Moulton was better in parts 2 and 3 (maybe part 1 was giving them enough rope). Pugh[1] and North weren't particularly impressive even against the wonderfully self-interested Berry plan. Maybe they thought if you pointed out that it basically consisted of:

(a) take taxpayers' money;

(b) give it to your mates;

CoMin might have thought "Hey, that's what we do!" and gone ahead with it. They also failed to point out explicitly enough that the Berry proposals would mean moving from a situation where you had one public service broadcaster (a lot of the time) and two identical radio stations to one where you had three identical radio stations doing very little PSB.

 

I also found North and Pugh's "S4C" proposal unconvincing as it seemed to consist of "Everyone should give us a lot of money, not just the government", without much indication of the likelihood of the extra cash arriving. They also seemed unwilling to discuss[2] the possibility Manx Radio becoming the local BBC station paid from the licence fee. The obvious objection to this is that an organisation as short of cash as the BBC is hardly going to pay for something that is currently being done for free (to them). The fact that Pugh and North didn't say that suggests either that it is a possibility or maybe that they refuse to contemplate the loss of office that would ensue.

 

It was also revealing that North directed his complaint about government interference against some past incident where the Treasury had made some late demand for cash, wrecking their budget. Whether this was Treasury incompetence or Manx Radio failing to make provision they should have (my money's on both) is irrelevant. It ignores the real problem, which is the way that the annual subvention is set makes Manx Radio vulnerable to constant political interference.

 

I presume that the interview was recorded on Friday before the announcement that Myers was going to look into Manx Radio, and I thought it interesting that they seemed genuinely unaware that it would him doing it. Which rather suggests they are being kept out of the loop or just not very knowledgeable (I mean who else writes radio reports?).

 

 

[1] With regards to mobile mike's insinuations, I don't think that Pugh's body language means that he hates David North. I just think that Pugh is one of those people who thinks that time devoted to anyone else speaking is wasted. After all who is going to listen to them? He certainly won't.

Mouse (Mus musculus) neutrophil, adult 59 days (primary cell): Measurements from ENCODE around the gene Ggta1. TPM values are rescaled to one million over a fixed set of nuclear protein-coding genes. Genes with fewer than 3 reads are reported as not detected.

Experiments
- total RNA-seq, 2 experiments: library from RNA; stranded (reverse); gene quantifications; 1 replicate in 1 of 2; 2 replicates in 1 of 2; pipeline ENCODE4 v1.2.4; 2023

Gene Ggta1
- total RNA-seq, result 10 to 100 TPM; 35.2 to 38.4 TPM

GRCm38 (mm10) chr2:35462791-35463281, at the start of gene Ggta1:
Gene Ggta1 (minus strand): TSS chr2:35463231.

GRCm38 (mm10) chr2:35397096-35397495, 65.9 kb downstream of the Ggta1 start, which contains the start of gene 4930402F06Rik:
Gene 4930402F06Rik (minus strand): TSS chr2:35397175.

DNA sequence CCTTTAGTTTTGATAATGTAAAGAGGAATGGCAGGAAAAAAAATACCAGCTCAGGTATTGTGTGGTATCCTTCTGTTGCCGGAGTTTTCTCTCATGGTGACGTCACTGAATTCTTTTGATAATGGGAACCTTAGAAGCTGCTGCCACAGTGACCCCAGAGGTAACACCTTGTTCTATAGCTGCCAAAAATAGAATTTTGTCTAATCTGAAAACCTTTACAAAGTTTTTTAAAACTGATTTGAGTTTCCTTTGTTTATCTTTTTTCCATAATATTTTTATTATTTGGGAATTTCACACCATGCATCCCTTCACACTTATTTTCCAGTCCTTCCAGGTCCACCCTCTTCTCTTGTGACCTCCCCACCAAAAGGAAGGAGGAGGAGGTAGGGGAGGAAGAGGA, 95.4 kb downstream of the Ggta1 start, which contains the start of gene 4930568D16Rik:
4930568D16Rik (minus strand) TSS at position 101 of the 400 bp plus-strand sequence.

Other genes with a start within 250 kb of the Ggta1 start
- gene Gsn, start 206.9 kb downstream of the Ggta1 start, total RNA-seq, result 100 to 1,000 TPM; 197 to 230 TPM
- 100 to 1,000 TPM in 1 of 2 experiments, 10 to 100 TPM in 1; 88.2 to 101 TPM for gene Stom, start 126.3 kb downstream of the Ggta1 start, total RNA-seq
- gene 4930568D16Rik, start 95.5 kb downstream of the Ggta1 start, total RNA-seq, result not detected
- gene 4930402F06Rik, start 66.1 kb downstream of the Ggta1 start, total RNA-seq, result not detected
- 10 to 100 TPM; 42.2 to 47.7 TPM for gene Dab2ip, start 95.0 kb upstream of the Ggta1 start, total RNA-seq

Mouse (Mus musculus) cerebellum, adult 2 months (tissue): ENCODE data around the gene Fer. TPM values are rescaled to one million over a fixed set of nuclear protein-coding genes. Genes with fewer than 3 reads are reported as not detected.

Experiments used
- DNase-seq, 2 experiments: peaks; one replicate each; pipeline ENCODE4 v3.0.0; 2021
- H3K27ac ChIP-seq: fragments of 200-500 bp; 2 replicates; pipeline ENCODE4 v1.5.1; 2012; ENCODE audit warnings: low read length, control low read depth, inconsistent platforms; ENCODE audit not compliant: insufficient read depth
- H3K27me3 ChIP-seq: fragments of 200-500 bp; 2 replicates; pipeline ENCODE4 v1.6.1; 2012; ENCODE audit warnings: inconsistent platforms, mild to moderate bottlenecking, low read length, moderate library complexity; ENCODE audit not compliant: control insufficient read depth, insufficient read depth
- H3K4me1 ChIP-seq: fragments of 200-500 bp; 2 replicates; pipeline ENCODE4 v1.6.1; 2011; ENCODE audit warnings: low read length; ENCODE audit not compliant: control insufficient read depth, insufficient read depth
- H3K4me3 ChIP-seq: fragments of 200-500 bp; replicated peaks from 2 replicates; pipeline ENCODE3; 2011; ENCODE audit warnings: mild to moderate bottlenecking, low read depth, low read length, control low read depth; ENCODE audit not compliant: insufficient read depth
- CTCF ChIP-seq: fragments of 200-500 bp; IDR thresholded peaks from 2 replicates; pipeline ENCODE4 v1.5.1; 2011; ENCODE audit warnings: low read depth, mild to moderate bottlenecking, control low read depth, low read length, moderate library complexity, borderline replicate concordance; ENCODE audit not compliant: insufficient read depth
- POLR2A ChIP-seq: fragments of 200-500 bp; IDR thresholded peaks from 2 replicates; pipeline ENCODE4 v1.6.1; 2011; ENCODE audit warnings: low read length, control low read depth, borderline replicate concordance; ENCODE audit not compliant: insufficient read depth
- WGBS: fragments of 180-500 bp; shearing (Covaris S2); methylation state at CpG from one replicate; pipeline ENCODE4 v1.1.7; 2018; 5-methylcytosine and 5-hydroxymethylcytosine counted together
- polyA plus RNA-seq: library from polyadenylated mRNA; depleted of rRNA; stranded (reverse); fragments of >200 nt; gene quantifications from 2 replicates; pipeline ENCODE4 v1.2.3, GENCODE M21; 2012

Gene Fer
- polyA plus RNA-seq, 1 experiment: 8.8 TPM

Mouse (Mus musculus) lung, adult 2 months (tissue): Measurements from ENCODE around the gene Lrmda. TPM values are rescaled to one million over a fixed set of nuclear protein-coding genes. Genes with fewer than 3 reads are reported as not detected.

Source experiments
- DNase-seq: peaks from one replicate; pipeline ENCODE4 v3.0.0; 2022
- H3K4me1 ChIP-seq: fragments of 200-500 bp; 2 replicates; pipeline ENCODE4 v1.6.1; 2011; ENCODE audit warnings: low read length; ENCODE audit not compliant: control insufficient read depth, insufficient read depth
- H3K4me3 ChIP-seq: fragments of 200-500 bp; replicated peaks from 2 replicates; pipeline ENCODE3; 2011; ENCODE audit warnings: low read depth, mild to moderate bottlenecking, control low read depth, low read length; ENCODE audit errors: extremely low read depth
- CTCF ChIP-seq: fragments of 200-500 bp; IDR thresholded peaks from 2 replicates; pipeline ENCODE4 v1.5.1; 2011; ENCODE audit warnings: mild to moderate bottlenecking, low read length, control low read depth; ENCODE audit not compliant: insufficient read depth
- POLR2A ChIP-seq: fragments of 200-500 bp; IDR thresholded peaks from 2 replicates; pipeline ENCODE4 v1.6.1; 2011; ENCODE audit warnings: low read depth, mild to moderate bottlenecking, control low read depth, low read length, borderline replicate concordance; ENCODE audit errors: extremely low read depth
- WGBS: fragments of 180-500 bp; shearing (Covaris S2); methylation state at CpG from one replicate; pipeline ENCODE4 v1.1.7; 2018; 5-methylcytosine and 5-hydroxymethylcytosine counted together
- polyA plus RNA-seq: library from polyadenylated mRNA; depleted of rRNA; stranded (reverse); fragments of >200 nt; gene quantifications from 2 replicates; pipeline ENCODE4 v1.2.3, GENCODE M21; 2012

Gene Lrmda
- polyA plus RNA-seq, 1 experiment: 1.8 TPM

[2] North did that Manx Establishment thing of turning on Moulton and demanding in effect "Who are you to say that?". I've always found it interesting how often on the Island an awkward question or reasoned criticism is met a demand that the questioner or critic prove that they are entitled to say what they said. Clearly it's not what is said that matters but who says it. It was particularly unedifying in this case as it also involved the sort of petty nationalism that Manx politicians can use to justify themselves - No True Manxman would ever allow Manx Radio to be run by the BBC - with the implication that if Moulton thought otherwise he was a traitor and should probably be run off the Island.

 

...or shot at Hango Hill?

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Lets hope Mr Myers will recommend a complete reappraisal of the way MR is both managed & governed

 

As the 'national broadcaster' it needs to be brought much more into the community & could be very much a showcase for social enterprise provision of services

have you read his bio on wiki:-

In January 2009, he was asked by the Labour Government to undertake a review of commercial radio in the UK, which was published in April 2009.[9] In order to stop a high percentage of commercial radio stations losing money, Myers recommended that regulators could remove the imperative for local radio to be produced from within a geographic boundary; tailored news feeds alluding to a geographic area could be produced from one big building.[10] A number of his recommendations were taken up within the Digital Britain report and the Digital Economy Act. The changes lead to Smooth Radio merging its five England stations into one quasi-national station, with local news feeds produced from GMG Radio's headquarters in Salford Quays, and Global Radio halving the number of its Heart stations through co-local content.[11]

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From MR: Views sought on broadcast licence "The Communications Commission is asking for the views of the Manx public on the single applicant for a broadcast licence currently up for grabs."

 

 

Surely this is the opportunity for the Manx public to write in and say that for all of the reasons stated in this thread regarding a saturated advertising market, impacting the sustainability of the national broadcaster Manx Radio etc. that such a licence should not be issued at all. And that such a licence should not have been issued in the first place, as clearly the Communications Commission do not seem to understand the market they are empowered to regulate.